Neurosurgical procedures and nursing management
    Week 8
    Neurosurgical procedures and nursing management
    Week 9

    Week 10
    Behaviour and psychological responses to neurological pathologies.

    Week 11
    Rehabilitation in neuroscience

    Week 12
    Leadership and the future of neuroscience nursing

    Specific Course Requirements
    Workshop attendance. One day long workshop
  • Assessment

    The University's policy on Assessment for Coursework Programs is based on the following four principles:

    1. Assessment must encourage and reinforce learning.
    2. Assessment must enable robust and fair judgements about student performance.
    3. Assessment practices must be fair and equitable to students and give them the opportunity to demonstrate what they have learned.
    4. Assessment must maintain academic standards.

    Assessment Summary

    Assessment Task


    Assessment Type




    Learning Outcome(s) being addressed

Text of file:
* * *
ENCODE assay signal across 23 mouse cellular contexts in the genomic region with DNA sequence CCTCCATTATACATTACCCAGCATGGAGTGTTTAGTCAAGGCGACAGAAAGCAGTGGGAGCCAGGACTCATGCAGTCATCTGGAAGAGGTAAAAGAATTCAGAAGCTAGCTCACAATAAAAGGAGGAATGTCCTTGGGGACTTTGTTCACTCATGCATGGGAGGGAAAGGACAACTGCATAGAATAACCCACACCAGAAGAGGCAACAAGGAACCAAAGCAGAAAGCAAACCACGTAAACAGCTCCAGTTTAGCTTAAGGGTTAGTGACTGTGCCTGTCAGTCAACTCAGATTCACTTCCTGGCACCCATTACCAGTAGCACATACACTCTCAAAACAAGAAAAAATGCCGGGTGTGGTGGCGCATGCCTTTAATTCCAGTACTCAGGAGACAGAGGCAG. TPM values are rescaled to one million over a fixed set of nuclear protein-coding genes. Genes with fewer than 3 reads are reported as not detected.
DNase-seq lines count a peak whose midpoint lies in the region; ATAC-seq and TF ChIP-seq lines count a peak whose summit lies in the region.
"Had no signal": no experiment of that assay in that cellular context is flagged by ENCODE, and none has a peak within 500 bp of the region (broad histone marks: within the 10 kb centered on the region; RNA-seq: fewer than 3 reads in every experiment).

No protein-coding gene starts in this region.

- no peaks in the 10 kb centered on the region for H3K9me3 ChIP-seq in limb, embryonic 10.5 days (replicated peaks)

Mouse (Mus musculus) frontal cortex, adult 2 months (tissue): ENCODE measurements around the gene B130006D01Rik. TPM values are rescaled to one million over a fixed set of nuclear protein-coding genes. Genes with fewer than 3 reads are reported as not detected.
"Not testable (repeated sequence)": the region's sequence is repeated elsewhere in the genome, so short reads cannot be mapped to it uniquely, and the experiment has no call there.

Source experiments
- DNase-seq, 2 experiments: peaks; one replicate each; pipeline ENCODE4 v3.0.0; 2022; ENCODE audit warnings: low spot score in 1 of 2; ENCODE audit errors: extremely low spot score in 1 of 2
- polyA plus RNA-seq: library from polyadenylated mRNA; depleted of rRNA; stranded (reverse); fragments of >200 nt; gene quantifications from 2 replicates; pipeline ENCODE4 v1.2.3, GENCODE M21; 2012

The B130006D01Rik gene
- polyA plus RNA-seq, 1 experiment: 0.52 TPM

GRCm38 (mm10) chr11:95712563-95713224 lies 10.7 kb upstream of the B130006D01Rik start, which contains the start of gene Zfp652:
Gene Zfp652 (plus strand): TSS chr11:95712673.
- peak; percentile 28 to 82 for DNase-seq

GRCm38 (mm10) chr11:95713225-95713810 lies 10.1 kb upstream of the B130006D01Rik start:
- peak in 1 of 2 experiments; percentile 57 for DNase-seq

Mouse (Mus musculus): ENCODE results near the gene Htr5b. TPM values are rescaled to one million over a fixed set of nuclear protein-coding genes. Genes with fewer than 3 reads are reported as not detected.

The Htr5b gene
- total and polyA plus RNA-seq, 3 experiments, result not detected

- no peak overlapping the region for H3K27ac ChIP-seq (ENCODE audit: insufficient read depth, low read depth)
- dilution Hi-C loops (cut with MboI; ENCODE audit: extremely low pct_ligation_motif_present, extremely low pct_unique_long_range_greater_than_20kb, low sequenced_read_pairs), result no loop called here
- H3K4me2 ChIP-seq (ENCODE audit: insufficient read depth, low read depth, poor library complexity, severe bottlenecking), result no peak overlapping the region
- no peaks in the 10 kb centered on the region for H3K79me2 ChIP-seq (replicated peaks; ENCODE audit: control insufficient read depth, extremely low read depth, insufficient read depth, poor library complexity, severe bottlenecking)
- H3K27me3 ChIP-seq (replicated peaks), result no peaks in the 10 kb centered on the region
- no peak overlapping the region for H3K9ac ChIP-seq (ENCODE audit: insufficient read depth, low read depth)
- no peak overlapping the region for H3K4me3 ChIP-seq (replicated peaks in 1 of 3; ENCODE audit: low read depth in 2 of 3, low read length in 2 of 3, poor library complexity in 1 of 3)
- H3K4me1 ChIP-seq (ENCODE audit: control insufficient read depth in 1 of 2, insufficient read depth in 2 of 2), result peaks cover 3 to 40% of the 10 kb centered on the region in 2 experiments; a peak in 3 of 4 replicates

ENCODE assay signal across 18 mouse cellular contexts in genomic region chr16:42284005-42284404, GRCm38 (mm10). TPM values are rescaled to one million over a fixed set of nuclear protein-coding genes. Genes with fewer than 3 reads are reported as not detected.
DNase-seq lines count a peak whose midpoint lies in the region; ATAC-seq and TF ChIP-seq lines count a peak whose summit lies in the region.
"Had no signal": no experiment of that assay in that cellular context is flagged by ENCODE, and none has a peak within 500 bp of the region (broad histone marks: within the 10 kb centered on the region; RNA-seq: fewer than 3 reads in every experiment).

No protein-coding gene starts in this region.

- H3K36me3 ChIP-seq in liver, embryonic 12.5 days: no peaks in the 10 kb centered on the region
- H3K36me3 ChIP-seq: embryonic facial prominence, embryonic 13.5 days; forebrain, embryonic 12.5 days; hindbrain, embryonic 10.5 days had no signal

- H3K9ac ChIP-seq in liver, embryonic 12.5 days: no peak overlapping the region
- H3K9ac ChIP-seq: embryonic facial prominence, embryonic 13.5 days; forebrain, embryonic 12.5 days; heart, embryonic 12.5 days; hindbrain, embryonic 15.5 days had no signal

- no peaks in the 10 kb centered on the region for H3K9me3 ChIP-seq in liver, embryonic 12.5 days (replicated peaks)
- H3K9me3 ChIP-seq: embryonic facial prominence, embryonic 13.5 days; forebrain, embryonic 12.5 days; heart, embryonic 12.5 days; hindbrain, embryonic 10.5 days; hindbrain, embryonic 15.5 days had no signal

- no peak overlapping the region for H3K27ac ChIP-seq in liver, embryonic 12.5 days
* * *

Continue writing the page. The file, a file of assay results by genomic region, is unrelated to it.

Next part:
Case Critique








    Literature Review
















    Assessment Detail

    Assessment 1: FORMATIVE

    It is critical to be able to apply your understanding of neuroanatomy as it applies to traumatic brain injuries. This online assessment will demonstrate the student’s understanding and application of these principles.

    Online quiz, requiring a staged completion by the end of week 2. Approximate word count 500 = Non graded.

    Assessment 2: SUMMATIVE

    Weekly quizzes. This online assessment will demonstrate student’s understanding and application of weekly themes as identified in the course program.

    Weekly online portfolio starting after week 3 till for the duration of the course. Approximately 1500 words = 25% Weekly summative submissions following week 3.

    Assessment 3: SUMMATIVE

    Case study and case critique on Traumatic Brain Injury. Focus of this case critique is on; seizure management, Wessex Head Injury Matrix (WHIM) testing and cerebral storming, recognising and responding to clinical neurological deterioration increased Intra Cranial Pressure (ICP). From this case study, the student will be required to analyse and critique the scenario including best practice and current evidence to determine the best practice on the identification and management of cerebral storming. This case study is based on a coroner’s case – de identified.